CRISPR technology's potential for gene editing has helped inspire the launch of a trio of closely watched biotech startups with their sights set on some cutting-edge approaches to new therapeutics. And now a team at Johns Hopkins has done some experiments to demonstrate its promise in engineering human stem cell therapies.
Zhaohui Ye, Linzhao Cheng and colleagues were particularly interested in seeing if CRISPR tech would trigger some unwanted effects on cancer stem cell lines similar to what's been seen in off-target genes in other editing research efforts. And they compared the editing techniques involved with CRISPR against TALEN--transcription activator-like effector nuclease--on induced pluripotent stem cells (iPSCs), adult cells reprogrammed to act like embryonic stem cells, by surgically removing and replacing pieces of known genes.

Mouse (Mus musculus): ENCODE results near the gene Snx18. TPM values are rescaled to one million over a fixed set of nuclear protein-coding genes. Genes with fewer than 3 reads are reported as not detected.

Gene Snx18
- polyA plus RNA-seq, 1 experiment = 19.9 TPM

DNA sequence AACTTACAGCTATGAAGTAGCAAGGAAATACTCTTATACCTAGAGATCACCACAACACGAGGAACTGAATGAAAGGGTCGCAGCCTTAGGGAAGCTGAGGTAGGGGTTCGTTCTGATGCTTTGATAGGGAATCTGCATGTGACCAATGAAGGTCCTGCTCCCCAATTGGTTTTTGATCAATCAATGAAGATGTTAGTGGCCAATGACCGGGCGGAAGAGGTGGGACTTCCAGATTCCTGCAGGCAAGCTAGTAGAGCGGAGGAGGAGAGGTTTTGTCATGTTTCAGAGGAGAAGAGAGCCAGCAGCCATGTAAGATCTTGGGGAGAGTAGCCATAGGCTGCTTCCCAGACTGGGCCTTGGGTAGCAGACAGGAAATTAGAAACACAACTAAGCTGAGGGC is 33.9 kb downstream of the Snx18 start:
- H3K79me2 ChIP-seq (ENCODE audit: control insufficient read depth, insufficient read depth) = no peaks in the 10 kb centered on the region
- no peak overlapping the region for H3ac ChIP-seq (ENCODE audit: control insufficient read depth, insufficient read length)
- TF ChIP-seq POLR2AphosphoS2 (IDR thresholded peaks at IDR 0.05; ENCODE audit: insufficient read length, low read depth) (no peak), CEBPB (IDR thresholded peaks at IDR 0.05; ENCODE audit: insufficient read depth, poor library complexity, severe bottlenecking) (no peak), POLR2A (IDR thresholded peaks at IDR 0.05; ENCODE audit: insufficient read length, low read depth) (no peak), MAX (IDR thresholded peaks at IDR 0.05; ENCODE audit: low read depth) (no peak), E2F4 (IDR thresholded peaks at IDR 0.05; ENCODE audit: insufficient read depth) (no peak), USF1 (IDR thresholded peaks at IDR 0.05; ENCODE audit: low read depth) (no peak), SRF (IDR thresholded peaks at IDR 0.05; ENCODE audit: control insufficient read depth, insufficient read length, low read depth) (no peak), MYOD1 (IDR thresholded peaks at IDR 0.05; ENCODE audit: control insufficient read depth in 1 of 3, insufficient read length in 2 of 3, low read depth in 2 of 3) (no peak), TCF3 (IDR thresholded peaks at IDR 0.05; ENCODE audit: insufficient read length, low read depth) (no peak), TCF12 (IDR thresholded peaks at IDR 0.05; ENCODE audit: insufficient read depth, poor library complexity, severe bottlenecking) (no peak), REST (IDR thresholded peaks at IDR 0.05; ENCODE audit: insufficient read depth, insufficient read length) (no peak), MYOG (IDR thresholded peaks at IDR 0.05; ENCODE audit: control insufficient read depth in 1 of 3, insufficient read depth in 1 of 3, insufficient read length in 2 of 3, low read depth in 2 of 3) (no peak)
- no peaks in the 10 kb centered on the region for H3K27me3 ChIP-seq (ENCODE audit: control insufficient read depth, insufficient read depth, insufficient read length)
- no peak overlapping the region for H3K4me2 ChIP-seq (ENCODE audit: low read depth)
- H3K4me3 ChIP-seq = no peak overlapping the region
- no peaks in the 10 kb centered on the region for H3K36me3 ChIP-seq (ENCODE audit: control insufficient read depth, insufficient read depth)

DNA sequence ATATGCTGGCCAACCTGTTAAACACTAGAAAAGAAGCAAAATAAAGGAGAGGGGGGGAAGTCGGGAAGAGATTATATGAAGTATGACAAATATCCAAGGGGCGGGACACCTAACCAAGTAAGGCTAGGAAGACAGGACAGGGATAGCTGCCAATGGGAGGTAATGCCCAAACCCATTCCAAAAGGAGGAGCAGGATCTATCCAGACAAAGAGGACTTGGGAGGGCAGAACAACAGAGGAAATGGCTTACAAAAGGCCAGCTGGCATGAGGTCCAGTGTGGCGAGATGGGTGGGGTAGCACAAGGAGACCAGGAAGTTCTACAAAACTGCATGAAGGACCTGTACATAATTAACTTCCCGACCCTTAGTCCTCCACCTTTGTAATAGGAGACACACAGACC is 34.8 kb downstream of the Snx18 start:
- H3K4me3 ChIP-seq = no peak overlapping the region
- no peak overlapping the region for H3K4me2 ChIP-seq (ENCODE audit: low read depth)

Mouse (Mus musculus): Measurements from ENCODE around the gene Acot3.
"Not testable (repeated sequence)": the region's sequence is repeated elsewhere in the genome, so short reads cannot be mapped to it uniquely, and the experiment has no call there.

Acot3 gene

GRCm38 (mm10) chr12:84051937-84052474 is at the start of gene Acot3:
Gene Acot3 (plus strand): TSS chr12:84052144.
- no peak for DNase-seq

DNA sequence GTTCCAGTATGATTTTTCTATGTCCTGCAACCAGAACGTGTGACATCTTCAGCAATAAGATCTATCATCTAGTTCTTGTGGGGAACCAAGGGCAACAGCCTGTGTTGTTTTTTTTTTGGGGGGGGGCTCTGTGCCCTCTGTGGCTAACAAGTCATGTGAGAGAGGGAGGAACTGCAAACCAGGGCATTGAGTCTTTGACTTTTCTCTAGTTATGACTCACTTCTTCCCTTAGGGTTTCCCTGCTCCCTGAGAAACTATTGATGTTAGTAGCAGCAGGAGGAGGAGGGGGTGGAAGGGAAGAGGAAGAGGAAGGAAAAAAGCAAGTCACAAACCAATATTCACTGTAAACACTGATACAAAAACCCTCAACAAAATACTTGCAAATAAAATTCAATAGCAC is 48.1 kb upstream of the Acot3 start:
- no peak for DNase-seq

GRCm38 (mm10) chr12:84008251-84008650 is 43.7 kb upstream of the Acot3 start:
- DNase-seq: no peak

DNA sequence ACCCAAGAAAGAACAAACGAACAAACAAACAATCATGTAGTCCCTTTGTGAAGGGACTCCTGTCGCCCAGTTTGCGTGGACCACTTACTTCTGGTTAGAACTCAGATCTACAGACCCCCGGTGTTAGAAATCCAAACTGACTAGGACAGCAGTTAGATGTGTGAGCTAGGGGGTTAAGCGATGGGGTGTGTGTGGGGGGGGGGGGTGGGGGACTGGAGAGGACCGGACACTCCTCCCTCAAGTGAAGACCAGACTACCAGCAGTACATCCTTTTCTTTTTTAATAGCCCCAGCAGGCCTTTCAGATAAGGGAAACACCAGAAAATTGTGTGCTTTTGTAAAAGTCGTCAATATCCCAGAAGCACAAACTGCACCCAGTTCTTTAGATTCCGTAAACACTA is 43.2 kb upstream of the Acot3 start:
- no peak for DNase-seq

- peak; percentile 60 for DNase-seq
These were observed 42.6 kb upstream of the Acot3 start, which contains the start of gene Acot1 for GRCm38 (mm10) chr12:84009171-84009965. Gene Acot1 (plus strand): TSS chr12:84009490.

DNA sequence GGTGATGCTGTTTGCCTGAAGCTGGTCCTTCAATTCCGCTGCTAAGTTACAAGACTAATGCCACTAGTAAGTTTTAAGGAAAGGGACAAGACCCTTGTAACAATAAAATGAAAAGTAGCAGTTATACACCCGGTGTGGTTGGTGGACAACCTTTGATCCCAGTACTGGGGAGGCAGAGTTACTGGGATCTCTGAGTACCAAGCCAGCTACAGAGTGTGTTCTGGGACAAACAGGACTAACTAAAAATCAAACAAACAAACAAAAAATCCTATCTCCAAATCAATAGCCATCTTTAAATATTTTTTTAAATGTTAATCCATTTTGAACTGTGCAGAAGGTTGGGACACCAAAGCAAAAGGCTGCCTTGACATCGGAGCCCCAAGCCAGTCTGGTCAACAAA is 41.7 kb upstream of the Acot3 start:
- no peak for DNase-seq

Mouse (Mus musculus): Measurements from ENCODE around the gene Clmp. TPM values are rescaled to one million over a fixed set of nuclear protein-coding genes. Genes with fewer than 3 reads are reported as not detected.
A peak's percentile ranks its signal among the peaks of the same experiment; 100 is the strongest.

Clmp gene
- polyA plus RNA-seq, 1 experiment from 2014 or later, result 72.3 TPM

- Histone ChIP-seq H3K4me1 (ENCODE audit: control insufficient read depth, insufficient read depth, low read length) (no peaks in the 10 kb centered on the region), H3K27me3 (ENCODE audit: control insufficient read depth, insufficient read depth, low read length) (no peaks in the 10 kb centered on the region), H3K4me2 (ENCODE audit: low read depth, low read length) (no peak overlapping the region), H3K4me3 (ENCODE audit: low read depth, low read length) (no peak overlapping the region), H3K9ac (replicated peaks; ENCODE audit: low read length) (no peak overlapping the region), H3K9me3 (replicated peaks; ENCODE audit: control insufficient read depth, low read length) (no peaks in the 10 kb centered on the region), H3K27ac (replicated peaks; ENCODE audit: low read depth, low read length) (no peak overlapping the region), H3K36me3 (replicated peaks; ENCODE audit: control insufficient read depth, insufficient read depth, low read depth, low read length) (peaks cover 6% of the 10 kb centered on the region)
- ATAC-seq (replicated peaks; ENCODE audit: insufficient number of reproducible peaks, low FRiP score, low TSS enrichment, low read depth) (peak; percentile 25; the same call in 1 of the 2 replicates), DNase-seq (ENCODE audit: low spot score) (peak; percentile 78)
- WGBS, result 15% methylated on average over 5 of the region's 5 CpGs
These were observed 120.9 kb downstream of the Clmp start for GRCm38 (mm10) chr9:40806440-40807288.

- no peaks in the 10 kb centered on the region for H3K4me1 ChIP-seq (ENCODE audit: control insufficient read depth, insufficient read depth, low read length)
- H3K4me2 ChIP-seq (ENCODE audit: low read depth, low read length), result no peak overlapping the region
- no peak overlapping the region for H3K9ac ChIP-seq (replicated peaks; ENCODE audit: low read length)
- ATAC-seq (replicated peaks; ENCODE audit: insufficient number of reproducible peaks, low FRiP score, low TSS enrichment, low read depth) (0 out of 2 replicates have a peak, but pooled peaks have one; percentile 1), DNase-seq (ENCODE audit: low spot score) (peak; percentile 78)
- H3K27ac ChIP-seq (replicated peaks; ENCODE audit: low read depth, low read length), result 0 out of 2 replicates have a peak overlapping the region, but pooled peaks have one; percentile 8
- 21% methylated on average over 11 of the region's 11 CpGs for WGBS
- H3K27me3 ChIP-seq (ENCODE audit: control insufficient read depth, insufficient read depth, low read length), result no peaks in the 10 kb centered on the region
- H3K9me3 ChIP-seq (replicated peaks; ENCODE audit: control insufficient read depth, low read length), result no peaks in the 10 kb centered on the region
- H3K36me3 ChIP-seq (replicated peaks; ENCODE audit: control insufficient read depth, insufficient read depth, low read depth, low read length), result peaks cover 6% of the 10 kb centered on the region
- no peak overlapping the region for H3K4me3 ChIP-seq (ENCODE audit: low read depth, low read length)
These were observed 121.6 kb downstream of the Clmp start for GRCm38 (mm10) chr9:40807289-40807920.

They focused on three genes: JAK2, SERPINA1 and AAVS1, a "safe harbor" used to stitch in foreign genes.
Their conclusion: CRISPR was far better at making the surgical cuts that were needed to remove segments of genes, but CRISPR and TALEN were similar when it comes to replacing the segments with new bits of genes. And CRISPR was better than TALEN when it comes to zeroing in on a specific gene mutation when only one copy of the gene is involved. Healthy, off-target genes were left unmolested.
"CRISPR-mediated genome editing opens the door to many genetic applications in biologically relevant cells that can lead to better understanding of and potential cures for human diseases," says Cheng in a statement. And the work is also relevant to stem cell projects that can be used in drug testing.
"Stem cell technology is quickly advancing, and we think that the days when we can use iPSCs for human therapy aren't that far away," says Ye, an instructor of medicine at the Johns Hopkins University School of Medicine. "This is one of the first studies to detail the use of CRISPR in human iPSCs, showcasing its potential in these cells."
- here's the release